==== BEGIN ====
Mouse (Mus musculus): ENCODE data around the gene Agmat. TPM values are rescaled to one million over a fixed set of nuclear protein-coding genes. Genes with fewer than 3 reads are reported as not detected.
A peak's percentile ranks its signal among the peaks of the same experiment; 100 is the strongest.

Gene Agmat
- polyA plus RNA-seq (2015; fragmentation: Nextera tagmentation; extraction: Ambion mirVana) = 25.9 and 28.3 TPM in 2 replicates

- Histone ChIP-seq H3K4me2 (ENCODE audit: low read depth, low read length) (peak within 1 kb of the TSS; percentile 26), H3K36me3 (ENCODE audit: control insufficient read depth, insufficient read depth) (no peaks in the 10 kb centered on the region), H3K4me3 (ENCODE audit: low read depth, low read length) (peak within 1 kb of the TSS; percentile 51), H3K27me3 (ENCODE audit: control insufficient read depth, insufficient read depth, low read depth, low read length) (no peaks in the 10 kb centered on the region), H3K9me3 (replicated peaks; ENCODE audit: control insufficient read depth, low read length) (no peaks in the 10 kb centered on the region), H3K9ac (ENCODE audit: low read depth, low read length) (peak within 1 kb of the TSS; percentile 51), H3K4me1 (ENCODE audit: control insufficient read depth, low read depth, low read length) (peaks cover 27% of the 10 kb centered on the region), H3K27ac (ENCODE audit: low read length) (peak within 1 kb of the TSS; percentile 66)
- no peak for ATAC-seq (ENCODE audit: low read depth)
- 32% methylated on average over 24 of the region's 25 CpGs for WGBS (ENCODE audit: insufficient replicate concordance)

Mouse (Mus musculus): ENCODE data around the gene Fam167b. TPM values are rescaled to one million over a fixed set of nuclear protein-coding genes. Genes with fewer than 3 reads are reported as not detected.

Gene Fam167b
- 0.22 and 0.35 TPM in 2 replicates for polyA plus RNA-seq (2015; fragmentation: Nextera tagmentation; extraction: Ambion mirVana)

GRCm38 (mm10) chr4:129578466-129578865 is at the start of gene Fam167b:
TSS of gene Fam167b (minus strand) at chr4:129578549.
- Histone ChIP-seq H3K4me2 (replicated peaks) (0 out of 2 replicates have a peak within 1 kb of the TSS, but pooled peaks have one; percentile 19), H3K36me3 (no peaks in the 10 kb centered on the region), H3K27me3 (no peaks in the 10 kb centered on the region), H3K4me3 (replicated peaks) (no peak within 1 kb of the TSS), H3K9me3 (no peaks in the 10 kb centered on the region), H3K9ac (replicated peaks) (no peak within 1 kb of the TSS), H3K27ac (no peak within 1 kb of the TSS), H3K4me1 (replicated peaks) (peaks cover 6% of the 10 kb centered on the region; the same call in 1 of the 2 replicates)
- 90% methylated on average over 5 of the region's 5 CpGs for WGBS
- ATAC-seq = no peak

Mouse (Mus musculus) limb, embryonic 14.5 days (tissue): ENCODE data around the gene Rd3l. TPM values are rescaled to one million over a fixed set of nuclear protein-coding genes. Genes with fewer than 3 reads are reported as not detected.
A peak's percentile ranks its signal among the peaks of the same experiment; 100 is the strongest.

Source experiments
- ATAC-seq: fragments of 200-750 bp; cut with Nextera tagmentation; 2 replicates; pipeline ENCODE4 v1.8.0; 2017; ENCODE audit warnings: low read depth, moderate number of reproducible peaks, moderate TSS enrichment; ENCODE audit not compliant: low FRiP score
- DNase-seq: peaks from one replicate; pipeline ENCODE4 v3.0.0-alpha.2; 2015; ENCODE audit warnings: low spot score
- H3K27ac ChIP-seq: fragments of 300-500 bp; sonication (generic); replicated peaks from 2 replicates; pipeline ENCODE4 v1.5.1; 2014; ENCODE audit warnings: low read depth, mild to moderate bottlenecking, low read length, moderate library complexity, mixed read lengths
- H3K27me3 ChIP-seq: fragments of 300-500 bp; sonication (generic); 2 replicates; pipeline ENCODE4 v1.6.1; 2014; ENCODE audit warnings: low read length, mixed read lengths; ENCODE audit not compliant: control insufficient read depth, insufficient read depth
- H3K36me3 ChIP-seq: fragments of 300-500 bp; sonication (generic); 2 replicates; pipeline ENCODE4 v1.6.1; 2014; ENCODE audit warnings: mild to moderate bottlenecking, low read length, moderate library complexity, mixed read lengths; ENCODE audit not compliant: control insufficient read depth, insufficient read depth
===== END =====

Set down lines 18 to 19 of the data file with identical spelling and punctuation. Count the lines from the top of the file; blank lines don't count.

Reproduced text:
Source experiments
- ATAC-seq: fragments of 200-750 bp; cut with Nextera tagmentation; 2 replicates; pipeline ENCODE4 v1.8.0; 2017; ENCODE audit warnings: low read depth, moderate number of reproducible peaks, moderate TSS enrichment; ENCODE audit not compliant: low FRiP score